RES argues that the prevention of all early and late prematurity should be a priority for the ministry and stressed the need to inform pregnant women about all risk factors.

As evidence for their concerns, the French campaigners reference a study published last year in the American Journal of Clinical Nutrition ​which found that pregnant Danish women who consumed at least four servings of artificially sweetened carbonated soft drinks per day were at a 78% higher risk of preterm birth than women who did not consume any soft drinks.

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Questioning the article Statements:

Posted by James McDonald,

Questioning the article statements:
To keep this short please refer to the paragraphs in the article, my comment are below:-
Para 4: Dissemination of contrary information – Did they disseminate the Risk from aspartame’s 10% METHANOL.

Para 5: Has the scientific community managed to calculate an ADI for METHANOL. If not considerable room for doubt on aspartame safety still exists.

Para 7: Unless the severe toxicity of METHANOL is taken into account and an ADI ascertained, the safety of aspartame MUST always be in doubt.

Para 8: Conferences like this are ONLY important if ALL the new evidence is considered and “False Alarms” publically silenced.

Para 10: No official reason has been given, for bringing the scheduled aspartame review forward 9YEARS!!. This is a blind, the reason is the EC is concerned by recent information on the METHANOL in aspartame - EFSA concluded their last aspartame safety review in May 2010 and pronounced it safe. Why should we be having another one???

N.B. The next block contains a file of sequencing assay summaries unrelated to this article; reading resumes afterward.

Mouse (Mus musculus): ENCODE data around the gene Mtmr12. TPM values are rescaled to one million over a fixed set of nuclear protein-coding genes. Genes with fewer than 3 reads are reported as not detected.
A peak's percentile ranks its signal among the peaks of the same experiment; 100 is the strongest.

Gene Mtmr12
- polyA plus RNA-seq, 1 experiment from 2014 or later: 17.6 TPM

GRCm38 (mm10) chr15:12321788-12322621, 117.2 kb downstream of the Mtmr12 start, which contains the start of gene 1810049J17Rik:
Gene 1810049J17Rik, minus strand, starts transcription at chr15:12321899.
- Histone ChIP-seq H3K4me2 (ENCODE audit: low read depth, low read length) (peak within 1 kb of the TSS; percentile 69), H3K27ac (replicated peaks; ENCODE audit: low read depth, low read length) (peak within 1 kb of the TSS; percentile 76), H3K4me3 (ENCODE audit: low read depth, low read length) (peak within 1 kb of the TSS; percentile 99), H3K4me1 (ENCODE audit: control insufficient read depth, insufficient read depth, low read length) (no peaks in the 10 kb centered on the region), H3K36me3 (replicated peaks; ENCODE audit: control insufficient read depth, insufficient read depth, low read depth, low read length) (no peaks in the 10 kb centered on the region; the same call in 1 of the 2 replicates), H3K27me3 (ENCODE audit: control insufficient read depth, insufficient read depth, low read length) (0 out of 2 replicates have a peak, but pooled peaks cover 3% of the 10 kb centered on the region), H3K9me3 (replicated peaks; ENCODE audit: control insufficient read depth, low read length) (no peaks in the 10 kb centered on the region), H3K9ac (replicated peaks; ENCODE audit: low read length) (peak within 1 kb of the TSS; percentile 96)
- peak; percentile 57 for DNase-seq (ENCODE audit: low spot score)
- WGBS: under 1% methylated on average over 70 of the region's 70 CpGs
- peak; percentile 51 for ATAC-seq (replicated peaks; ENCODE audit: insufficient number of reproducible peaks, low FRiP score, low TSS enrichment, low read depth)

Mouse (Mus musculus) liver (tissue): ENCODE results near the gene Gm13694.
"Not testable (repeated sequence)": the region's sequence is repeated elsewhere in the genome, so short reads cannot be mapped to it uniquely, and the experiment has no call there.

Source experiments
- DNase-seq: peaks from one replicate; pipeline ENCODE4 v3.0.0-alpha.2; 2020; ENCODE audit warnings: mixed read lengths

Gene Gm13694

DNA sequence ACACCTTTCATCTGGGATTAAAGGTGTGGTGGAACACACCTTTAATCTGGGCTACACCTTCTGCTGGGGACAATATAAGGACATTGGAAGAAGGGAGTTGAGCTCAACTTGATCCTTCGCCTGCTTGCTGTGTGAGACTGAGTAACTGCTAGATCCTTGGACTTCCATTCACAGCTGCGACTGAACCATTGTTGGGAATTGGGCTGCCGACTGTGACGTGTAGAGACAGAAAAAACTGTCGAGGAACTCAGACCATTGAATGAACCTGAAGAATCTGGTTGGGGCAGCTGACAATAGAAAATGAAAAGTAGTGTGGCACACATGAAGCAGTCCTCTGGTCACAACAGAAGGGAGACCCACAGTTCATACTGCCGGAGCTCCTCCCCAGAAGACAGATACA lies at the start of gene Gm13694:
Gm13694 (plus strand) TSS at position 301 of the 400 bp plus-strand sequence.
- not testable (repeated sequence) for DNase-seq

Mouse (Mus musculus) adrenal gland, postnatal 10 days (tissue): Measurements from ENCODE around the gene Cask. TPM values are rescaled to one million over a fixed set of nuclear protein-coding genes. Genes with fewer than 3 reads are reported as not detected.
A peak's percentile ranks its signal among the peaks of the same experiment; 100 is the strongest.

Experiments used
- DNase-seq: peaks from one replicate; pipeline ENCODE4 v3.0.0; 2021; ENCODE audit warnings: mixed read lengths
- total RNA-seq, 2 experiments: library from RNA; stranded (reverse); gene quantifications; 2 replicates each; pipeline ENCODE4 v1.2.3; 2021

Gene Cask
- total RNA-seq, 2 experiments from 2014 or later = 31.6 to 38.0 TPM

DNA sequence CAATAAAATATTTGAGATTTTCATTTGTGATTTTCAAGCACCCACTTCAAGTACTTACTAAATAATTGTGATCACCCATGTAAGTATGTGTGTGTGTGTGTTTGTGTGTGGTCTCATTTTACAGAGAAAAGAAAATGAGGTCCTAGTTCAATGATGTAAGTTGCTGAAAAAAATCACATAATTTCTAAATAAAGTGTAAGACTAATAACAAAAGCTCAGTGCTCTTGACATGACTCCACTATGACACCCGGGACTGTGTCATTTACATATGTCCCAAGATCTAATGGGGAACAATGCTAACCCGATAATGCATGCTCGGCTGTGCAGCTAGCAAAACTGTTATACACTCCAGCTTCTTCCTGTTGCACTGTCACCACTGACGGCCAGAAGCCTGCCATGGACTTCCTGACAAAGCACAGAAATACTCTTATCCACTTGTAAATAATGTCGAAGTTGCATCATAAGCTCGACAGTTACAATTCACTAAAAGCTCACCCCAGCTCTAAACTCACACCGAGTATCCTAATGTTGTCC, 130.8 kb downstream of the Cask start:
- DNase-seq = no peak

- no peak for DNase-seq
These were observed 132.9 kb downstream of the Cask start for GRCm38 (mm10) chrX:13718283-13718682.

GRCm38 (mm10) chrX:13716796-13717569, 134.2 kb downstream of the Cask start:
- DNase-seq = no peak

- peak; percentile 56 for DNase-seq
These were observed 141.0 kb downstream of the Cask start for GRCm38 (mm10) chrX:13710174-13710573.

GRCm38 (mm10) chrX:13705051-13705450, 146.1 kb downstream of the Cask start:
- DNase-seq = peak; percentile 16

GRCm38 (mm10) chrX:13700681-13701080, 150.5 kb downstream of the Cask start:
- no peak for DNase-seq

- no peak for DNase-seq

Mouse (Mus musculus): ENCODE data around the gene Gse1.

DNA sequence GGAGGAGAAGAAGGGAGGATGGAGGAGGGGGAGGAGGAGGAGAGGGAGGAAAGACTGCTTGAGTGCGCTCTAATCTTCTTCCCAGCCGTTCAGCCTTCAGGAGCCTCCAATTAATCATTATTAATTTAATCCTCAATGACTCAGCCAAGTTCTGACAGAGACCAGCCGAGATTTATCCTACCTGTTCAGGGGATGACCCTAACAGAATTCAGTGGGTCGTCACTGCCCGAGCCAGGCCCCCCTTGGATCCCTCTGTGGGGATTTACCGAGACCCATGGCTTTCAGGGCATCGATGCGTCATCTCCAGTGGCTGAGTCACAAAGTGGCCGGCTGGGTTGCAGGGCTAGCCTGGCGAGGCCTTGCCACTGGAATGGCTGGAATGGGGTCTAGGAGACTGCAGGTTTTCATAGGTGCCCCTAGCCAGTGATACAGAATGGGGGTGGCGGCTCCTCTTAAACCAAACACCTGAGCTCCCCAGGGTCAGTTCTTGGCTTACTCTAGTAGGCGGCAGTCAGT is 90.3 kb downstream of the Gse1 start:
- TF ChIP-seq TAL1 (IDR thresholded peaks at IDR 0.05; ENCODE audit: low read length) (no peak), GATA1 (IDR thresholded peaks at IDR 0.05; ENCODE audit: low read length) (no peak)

Para 17: The scientists conducting this study commented that METHANOL or its metabolites could have been responsible for the preterm births.

NO SMOKE WITHOUT FIRE – why will FSA /EFSA not take up our challenge and prove that the ADI of aspartame is 35 times too high for safety.

James McDonald

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EFSA - who's side are they on?

Posted by James McDonald,

Anonymous is absolutely correct however, EFSA is not interested in considering any evidence which might indicate a problem with aspartame safety. In their current call for data for the review of aspartame safety, EFSA will not confirm that they will be including our (UKAAC) paper for consideration. We are challenging the ADI of aspartame as being 35times too high for safety due to its METHANOL content. EFSA and the UK FSA have been aware for the last 3 years of our work but have ignored it. If the EFSA is not including ALL evidence submitted to them how can they honestly declare aspartame safe. Since EFSA is already in the process of a review requested by the EC, what was the purpose of this Italian conference but to soften up the public for another "safe" rubberstamping by EFSA.

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What about the people who have been effected?

Posted by Anonymous,

Instead of relying on scientific studies, which have the propensity of being flawed, why don't you ask for input from the people who have actually used aspartame? I was effected - suffering from retinal damage, vertigo, headaches and vestibular neuritis...all "possible" side effects from this chemical additive. What if the effects were tied to genetics? Do the studies take genetics into account or are they a "one size fits all" review? There are plenty of people willing to use aspartame. Conduct a long term human study including people from various nationalities and see what the results are. Wouldn't this be a more reliable, genetically based and dose dependent analysis?